The moment is terribly romantic. Too bad the same can't be said of the kiss itself. In her new book, "The Science of Kissing," Sheril Kirshenbaum dissects the kiss with a scalpel, peeling back its glamorized skin to reveal its sociopathic nature.
Throughout the book, Kirshenbaum asserts that the best science experiment is the kind that defies your expectations. And so it is with the kiss itself. To best illustrate this point the book is divided into three parts. The first explores the origin of kissing, the second digs into how it affects you physiologically and the third finds the writer in an NYU laboratory trying to make new discoveries about kissing.
Kirshenbaum is a research scientist at the University of Texas at Austin and her writing is best when she's discussing the empirical. So although the information in part one about the kissing, sniffing and licking practices of our ancestors is interesting, it falls flat compared with part two.
It's when Kirshenbaum slogs through saliva, looking for clues to human attraction in tastes, hormones and smells, that she gets to third base.
In a particularly fascinating passage she describes how humans smell each other in intimate proximity in part to detect a group of genes called the major histocompatibility complex (MHC). MHC genes basically control the effectiveness of our immune systems. The more diverse our MHC is, the more likely our offspring are to have healthy immune systems.
In 1995 a researcher named Claus Wedekind conducted an experiment that became known as the "sweaty T-shirt experiment."
By getting 44 men to wear T-shirts without deodorant for two nights and then having women sniff them, Wedekind discovered that "women nearly always preferred the scents of T-shirts worn by men with MHC genes different from their own — suggesting that we can determine our genetic compatibility with potential partners simply by following our noses."
There is one curious exception to our attraction to different immune systems: women on the birth control pill tend to favor men whose MHC closely resembles their own. The science on why this occurs is sketchy but there's likely a fitting parable about why it's wise to not mess around too much with nature.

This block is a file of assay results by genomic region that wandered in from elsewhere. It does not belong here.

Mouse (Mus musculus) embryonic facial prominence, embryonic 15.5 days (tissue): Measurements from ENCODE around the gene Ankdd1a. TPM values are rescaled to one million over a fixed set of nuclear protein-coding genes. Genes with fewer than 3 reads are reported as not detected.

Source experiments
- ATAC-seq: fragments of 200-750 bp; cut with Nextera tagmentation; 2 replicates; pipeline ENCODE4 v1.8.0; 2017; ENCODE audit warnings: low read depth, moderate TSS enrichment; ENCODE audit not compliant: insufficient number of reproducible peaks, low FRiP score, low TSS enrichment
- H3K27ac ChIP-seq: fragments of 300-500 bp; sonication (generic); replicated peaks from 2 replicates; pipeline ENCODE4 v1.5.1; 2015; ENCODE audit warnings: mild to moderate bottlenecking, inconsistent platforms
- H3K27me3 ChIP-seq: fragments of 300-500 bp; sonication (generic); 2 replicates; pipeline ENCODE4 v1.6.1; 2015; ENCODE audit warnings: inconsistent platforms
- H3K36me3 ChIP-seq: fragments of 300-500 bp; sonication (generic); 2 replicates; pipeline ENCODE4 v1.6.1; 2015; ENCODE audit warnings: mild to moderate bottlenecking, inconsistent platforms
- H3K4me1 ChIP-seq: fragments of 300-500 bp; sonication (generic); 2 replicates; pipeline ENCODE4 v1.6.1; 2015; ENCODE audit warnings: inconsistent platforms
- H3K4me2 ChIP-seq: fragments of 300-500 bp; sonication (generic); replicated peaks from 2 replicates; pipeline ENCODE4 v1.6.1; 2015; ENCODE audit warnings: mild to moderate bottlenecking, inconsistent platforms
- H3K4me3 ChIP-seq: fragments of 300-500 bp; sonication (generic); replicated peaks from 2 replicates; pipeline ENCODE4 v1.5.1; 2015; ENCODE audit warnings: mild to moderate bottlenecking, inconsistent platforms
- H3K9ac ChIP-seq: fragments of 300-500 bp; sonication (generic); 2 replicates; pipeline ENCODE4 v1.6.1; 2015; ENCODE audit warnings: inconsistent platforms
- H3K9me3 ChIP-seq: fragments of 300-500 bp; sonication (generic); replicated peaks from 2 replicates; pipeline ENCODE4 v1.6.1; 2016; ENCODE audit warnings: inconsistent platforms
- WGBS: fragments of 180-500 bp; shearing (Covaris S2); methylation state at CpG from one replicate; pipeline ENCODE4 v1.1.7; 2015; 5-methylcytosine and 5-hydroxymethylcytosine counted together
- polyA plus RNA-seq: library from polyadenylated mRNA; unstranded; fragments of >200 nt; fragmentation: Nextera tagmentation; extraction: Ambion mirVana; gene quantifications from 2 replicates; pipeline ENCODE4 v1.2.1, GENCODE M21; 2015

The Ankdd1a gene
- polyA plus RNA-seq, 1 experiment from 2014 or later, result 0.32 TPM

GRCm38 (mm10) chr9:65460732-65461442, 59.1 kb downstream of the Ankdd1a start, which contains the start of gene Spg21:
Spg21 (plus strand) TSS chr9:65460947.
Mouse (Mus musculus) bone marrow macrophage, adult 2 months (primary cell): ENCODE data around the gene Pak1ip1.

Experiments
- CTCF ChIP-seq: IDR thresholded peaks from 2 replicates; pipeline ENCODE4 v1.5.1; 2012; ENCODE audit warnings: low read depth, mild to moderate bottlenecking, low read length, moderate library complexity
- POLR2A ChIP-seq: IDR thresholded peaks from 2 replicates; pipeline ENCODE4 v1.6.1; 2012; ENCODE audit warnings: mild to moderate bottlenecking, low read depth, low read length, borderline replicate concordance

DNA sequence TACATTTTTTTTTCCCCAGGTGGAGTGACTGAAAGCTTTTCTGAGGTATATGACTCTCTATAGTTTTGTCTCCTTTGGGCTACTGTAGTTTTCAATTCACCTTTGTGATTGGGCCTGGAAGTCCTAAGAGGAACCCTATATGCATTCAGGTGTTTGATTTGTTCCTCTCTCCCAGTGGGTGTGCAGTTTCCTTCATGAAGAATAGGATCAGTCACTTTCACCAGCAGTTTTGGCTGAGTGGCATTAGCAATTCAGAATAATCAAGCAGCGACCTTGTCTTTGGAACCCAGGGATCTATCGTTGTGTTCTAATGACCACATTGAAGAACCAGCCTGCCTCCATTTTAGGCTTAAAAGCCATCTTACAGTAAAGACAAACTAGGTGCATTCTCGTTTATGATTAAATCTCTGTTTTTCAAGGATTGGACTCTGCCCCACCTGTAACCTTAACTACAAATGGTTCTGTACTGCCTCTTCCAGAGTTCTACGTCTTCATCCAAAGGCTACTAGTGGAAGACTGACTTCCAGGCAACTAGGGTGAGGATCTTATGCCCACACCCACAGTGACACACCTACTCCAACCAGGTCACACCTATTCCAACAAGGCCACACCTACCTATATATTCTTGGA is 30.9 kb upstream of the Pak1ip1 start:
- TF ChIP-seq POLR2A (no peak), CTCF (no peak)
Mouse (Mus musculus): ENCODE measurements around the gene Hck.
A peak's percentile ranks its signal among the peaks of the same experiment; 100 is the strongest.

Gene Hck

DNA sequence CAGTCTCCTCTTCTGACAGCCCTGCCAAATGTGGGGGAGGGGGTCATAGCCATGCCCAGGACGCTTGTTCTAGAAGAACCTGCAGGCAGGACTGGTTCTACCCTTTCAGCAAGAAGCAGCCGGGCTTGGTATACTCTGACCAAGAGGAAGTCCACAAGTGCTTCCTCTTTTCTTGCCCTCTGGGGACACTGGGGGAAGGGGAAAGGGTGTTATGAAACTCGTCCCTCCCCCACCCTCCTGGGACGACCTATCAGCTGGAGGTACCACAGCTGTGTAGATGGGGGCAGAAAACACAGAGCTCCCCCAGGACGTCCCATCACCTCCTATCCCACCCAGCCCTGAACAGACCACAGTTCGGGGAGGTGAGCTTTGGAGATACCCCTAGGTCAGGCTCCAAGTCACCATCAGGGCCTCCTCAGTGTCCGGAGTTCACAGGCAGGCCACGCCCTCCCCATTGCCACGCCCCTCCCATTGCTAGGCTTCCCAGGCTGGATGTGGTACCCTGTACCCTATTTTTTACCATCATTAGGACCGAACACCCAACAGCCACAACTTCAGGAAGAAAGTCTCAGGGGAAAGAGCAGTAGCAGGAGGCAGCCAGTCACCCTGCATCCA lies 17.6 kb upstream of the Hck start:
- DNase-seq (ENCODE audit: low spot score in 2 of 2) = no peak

After all nature has evolved the kiss over millions of years so that humans can collect an overwhelming amount of complicated information that helps them determine the suitability of a mate to procreate with. We even taste each other's hormones. Men's saliva, for example is loaded with testosterone, which raises a woman's libido, "priming her for sex."
That's why researchers have found that men favor deep, sloppy kisses more than women do. Touching tongues "is a way to legally slip her a natural sex stimulant," writes Kirshenbaum in one of her wittier passages.
When Kirshenbaum embraces the titillating subject matter with an earthy Henry Miller sense of sexual joie de vivre, "The Science of Kissing" shows flashes of greatness, but all too often she veers back into family friendly territory. And sadly, for such wet subject matter, the book reads a bit dry.
Still, if you've ever wondered why you can't stop obsessing over a person after you first fall hard (it's the dopamine); or why certain couples manage to maintain stable, loving relationships for decades (thank you, oxytocin); or if you've worried about catching a lover's cold (humans are arguably "99 percent bacteria") you're sure to glean some remarkable and enlightening factoids from this book.
And don't worry — your newfound knowledge won't ruin the joy of kissing if you don't let it. Just close your eyes, open your mouth and try not to think about your date's genes. The kiss will do that for you.